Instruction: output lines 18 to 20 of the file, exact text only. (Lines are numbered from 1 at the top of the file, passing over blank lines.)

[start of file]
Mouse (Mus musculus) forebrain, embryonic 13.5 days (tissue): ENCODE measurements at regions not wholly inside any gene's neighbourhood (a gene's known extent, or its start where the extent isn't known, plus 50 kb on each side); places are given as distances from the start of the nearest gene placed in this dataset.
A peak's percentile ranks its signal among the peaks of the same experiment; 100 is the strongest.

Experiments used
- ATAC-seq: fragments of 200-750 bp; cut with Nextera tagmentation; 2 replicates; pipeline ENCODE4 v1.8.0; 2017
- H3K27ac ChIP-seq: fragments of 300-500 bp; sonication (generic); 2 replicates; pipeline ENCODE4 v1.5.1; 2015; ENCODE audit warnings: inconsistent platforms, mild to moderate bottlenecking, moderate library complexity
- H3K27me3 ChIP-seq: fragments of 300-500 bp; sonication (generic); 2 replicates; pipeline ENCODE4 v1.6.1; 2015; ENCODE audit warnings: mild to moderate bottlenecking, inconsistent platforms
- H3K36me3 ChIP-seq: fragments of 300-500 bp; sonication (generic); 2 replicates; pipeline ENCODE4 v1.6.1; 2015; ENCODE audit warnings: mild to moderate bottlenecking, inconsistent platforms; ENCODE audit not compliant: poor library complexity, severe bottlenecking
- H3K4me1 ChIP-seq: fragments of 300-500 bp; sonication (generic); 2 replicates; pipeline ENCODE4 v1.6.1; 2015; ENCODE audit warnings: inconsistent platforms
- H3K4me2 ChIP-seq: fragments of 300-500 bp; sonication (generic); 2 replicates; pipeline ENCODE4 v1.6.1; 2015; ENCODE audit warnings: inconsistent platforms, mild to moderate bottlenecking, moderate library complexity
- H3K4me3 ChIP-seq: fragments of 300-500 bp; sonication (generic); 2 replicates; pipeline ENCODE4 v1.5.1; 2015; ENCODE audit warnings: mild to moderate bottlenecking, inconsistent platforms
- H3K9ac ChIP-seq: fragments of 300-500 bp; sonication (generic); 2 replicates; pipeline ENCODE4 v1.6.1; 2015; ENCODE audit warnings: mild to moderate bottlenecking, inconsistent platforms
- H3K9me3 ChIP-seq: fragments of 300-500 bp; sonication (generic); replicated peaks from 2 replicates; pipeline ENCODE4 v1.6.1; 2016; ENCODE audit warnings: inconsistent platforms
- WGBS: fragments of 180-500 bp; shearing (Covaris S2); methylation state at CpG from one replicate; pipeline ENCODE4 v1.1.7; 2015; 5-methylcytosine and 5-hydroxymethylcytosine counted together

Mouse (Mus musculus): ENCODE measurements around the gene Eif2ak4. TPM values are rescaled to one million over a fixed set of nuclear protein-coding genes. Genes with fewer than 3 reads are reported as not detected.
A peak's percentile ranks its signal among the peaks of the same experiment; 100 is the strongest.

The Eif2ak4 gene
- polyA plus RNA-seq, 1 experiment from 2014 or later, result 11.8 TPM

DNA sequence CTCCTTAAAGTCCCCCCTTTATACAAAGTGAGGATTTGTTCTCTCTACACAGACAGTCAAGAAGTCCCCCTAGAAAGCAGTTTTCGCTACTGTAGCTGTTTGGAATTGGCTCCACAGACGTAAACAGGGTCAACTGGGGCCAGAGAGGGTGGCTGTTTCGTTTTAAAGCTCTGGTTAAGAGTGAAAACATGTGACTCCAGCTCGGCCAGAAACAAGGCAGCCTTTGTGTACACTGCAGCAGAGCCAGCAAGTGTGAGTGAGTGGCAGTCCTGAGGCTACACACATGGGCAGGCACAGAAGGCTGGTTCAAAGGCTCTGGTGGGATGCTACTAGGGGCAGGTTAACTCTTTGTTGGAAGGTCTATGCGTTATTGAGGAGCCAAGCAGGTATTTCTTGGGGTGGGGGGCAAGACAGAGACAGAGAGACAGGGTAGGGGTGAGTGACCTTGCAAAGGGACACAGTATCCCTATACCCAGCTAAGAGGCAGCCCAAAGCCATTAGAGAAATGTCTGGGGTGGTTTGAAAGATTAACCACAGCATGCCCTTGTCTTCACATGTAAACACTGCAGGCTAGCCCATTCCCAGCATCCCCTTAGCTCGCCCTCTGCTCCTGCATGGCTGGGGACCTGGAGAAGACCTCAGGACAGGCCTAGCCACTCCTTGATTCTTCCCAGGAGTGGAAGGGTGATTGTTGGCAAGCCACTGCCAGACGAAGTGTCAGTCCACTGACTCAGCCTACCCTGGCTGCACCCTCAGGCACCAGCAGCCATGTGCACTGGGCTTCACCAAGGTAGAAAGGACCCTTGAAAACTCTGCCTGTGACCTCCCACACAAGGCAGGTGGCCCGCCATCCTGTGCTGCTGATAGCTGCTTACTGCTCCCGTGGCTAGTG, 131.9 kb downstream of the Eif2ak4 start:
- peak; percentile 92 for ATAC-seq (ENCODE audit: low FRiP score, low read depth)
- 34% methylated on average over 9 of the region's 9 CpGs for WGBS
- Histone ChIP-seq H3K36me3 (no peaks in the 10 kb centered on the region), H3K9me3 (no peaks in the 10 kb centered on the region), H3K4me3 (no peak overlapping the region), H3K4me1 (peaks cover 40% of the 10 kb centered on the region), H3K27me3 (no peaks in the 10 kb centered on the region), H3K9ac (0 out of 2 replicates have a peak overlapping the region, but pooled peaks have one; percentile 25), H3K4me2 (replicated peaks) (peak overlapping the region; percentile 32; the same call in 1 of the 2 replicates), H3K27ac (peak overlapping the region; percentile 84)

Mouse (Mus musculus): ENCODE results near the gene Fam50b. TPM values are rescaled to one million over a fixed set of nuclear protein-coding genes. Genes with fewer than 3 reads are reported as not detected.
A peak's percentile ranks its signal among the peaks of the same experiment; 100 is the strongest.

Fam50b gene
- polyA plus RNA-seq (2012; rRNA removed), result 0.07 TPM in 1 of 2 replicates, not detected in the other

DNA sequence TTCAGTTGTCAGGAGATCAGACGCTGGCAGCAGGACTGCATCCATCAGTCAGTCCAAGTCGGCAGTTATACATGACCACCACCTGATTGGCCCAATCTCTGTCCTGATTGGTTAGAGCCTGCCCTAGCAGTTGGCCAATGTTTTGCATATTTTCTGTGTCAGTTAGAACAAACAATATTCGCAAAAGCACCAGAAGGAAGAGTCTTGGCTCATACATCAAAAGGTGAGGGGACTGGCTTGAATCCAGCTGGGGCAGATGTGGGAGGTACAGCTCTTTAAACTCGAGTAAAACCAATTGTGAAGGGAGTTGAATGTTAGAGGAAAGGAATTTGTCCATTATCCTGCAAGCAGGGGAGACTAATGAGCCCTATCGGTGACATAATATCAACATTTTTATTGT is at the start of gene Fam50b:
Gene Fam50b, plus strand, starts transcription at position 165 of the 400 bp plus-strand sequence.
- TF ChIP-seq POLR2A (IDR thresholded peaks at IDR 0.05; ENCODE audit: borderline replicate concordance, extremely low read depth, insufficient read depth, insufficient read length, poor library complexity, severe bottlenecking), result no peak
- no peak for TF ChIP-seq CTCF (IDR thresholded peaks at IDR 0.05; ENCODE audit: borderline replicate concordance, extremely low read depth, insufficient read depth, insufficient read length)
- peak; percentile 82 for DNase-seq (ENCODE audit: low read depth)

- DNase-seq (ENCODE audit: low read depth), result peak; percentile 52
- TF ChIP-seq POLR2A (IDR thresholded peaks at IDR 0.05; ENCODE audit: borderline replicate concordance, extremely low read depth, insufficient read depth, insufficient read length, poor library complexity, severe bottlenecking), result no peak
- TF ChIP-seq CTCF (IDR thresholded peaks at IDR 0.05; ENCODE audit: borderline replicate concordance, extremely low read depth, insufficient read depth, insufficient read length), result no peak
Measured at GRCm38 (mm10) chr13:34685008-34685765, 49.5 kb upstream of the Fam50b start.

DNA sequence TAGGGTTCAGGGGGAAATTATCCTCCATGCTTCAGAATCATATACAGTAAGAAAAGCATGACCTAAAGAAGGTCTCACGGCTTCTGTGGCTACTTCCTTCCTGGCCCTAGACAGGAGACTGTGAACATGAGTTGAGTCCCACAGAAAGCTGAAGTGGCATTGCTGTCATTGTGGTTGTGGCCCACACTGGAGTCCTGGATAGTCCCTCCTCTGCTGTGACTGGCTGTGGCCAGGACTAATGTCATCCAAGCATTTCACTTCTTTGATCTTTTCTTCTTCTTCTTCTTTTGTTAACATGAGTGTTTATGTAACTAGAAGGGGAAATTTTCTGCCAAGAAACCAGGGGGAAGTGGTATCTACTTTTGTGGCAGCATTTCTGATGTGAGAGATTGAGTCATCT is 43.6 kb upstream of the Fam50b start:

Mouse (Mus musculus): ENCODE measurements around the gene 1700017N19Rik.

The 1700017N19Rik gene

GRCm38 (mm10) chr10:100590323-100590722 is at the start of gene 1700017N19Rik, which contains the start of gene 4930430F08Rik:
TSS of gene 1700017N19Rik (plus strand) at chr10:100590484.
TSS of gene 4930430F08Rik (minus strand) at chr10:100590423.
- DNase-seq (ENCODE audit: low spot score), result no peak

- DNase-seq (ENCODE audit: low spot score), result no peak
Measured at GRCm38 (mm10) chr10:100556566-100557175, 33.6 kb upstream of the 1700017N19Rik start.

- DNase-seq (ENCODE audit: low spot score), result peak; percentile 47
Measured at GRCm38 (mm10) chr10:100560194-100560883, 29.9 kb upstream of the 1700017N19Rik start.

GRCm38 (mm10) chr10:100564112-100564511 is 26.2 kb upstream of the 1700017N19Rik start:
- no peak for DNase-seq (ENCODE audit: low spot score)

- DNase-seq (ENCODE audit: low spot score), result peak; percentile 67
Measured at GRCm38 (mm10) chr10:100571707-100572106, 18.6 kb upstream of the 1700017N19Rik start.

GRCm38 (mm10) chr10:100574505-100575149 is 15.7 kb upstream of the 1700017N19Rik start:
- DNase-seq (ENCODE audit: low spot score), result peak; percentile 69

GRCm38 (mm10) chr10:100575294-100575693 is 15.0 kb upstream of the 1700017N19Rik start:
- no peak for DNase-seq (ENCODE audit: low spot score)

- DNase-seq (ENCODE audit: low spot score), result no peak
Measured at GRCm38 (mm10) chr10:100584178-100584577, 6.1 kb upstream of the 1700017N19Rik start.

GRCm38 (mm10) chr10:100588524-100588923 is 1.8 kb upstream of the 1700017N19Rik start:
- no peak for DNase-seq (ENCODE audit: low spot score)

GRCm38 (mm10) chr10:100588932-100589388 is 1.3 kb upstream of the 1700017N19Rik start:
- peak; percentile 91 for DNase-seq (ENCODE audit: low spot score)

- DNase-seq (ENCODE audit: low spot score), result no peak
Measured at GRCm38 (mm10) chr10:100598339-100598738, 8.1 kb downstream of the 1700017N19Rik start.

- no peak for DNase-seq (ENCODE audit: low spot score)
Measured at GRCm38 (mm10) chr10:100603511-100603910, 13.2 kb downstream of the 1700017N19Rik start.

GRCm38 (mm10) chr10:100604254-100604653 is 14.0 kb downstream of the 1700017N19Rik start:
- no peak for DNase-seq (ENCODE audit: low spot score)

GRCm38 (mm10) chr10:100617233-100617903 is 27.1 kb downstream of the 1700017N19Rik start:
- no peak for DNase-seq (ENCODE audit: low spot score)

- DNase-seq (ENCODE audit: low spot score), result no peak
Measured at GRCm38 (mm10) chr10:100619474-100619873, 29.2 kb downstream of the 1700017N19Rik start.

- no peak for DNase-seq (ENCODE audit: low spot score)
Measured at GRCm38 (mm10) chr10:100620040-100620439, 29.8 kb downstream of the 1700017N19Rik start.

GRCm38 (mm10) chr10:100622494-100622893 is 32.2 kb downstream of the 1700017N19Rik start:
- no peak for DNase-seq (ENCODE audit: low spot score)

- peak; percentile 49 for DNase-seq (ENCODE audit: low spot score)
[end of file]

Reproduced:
DNA sequence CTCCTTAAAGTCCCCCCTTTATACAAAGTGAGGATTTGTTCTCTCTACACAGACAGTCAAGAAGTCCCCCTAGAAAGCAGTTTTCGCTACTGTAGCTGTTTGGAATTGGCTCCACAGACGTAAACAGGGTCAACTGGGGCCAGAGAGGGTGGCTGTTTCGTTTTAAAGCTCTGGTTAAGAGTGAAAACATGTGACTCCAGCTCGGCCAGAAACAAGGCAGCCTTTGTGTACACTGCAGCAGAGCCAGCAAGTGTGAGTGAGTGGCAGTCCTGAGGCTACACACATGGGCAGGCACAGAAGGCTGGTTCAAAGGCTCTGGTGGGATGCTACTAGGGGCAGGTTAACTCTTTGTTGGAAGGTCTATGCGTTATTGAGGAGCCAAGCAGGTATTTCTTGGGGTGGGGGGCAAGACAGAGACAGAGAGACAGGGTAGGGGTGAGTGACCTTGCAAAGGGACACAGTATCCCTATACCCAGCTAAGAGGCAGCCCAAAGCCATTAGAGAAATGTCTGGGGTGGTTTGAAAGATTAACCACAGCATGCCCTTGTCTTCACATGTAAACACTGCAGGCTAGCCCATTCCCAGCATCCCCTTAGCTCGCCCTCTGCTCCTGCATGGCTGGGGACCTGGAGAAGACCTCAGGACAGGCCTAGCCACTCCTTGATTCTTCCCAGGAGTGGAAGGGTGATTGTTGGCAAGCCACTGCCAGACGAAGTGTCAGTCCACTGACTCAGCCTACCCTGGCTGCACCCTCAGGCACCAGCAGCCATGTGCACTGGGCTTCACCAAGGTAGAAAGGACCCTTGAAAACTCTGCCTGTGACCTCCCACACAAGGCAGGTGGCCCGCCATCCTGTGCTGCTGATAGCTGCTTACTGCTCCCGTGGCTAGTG, 131.9 kb downstream of the Eif2ak4 start:
- peak; percentile 92 for ATAC-seq (ENCODE audit: low FRiP score, low read depth)
- 34% methylated on average over 9 of the region's 9 CpGs for WGBS